And Baucus followed up on Obama’s example by banning testimony in his Senate Hearing by the apostates. They were arrested for sharing their opinions, as you may recall.

  3. steve kelly

    “But you must pay for conformity. All goes well as long as you run with conformists. But you, who are honest men in other particulars, know, that there is alive somewhere a man whose honesty reaches to this point also, that he shall not kneel to false gods, and, on the day when you meet him, you sink into the class of counterfeits.”

    -Ralph Waldo Emerson

    “Once conform, once do what other people do because they do it, and a lethargy steals over all the finer nerves and faculties of the soul. She becomes all outer show and inward emptiness; dull, callous, and indifferent.”

    -Virginia Woolf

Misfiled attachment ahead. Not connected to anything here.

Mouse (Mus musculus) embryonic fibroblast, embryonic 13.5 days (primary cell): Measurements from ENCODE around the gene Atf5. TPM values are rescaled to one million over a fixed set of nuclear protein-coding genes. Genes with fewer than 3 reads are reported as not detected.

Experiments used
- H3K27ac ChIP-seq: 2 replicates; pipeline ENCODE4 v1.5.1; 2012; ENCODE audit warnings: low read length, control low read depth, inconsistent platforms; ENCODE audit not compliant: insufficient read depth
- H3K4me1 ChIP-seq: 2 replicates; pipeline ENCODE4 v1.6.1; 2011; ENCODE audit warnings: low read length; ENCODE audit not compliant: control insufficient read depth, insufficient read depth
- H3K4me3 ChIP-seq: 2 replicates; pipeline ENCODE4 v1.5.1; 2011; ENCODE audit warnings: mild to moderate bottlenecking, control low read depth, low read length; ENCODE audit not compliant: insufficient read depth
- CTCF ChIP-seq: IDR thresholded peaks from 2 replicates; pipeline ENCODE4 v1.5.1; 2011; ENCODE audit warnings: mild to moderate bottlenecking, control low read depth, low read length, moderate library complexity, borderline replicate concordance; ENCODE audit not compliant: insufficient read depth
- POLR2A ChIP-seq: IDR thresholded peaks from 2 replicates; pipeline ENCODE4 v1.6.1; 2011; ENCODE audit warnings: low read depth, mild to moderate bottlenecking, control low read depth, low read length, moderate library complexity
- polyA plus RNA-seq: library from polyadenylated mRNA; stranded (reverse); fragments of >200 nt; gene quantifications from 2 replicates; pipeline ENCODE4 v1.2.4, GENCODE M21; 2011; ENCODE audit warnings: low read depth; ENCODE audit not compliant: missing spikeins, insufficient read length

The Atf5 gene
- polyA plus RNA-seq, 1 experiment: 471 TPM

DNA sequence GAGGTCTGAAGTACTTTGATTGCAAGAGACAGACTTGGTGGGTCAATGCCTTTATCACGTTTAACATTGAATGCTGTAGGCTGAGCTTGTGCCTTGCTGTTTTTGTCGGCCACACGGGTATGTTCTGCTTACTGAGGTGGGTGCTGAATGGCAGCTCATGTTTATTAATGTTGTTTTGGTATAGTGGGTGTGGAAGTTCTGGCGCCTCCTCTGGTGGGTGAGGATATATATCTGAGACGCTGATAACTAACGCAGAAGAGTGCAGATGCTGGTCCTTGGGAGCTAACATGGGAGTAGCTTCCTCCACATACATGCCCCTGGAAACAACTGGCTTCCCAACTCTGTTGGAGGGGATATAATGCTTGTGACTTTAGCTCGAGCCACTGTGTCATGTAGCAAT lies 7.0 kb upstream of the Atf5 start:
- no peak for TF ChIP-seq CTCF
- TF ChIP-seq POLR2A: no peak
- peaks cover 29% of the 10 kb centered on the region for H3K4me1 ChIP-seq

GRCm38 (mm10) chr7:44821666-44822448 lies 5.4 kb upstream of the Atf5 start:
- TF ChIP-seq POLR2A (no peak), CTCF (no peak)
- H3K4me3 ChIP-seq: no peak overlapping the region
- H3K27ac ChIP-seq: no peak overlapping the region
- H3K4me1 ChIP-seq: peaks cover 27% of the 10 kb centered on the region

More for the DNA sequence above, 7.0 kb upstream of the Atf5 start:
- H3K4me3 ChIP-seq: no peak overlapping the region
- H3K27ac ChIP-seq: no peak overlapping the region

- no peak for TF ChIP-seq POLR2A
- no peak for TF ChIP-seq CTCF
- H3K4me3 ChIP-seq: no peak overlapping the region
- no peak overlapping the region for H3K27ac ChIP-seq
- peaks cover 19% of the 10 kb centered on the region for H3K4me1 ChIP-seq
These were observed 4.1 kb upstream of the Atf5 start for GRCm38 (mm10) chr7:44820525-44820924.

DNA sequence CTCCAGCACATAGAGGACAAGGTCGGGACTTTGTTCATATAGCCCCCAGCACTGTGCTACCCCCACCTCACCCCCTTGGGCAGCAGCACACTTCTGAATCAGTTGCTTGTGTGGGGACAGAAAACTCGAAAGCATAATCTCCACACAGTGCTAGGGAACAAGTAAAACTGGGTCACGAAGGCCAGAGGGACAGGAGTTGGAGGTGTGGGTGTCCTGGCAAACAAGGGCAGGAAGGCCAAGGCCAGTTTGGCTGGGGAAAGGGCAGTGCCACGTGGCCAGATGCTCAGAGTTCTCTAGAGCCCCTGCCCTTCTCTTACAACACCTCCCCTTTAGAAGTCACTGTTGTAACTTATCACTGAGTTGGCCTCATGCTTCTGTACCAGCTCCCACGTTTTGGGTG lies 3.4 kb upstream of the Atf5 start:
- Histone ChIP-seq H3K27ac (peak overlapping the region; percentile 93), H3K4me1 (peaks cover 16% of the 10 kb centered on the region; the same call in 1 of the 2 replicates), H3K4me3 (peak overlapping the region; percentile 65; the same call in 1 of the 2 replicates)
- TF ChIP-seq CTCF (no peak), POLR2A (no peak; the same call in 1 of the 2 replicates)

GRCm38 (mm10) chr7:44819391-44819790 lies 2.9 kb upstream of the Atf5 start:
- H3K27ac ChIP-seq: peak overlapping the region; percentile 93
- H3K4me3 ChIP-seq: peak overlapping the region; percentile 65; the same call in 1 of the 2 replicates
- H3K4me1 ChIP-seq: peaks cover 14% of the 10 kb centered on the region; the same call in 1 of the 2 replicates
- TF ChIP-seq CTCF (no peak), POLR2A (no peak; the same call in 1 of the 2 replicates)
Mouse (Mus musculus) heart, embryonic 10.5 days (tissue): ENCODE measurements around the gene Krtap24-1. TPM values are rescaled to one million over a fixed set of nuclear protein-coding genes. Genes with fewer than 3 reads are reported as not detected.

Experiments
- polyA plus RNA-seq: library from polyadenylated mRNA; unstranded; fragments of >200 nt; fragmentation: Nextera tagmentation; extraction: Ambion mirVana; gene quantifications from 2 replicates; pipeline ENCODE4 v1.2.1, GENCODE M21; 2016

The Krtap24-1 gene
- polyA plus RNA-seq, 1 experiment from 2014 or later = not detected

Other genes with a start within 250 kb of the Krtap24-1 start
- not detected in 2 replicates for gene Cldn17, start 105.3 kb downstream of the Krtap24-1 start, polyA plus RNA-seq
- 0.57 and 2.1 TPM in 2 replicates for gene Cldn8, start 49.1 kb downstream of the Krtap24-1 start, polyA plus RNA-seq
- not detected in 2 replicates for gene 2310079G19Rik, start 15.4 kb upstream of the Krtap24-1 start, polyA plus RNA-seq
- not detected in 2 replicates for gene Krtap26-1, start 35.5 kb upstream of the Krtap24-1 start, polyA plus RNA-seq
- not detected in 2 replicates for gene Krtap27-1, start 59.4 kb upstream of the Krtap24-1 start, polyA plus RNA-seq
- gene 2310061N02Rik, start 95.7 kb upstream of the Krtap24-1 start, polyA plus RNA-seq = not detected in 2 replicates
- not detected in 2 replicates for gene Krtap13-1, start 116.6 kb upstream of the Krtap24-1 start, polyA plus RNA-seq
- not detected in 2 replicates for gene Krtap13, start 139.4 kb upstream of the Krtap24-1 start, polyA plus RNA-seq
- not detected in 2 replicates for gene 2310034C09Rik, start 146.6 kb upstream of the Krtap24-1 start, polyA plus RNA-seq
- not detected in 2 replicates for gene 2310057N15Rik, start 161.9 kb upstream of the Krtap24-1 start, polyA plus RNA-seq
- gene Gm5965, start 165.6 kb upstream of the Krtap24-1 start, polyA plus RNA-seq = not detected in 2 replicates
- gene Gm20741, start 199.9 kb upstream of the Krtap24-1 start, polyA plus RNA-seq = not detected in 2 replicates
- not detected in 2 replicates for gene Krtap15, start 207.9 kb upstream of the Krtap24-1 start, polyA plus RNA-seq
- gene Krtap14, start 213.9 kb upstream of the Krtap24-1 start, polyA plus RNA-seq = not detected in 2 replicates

“In America, through pressure of conformity, there is freedom of choice, but nothing to choose from.”

    -Peter Ustinov

    Not everyone has the power to see their surroundings the way it really exists. It’s not a matter of intelligence as much as an ability, or gift, to see, IMO. For every gift, however, a curse is not far away.

    • I think you are pandering a bit here. Please. The ability to merely look at evidence and evaluate it is a gift? It is more than that, as we who can do it have to transend TV and “news” and groupthink and come to judgments that are at odds with all of that pressure, and then endure ridicule to boot. Such gifts I do not want. I’d rather just be smart enough to tie my shoes and follow my leaders. I would be a model citizen.

      • steve kelly

        Of course intelligenge counts, but awareness does too. Not that many have figured out what’s happened to them and to their surroundings. Fewer yet know the cause.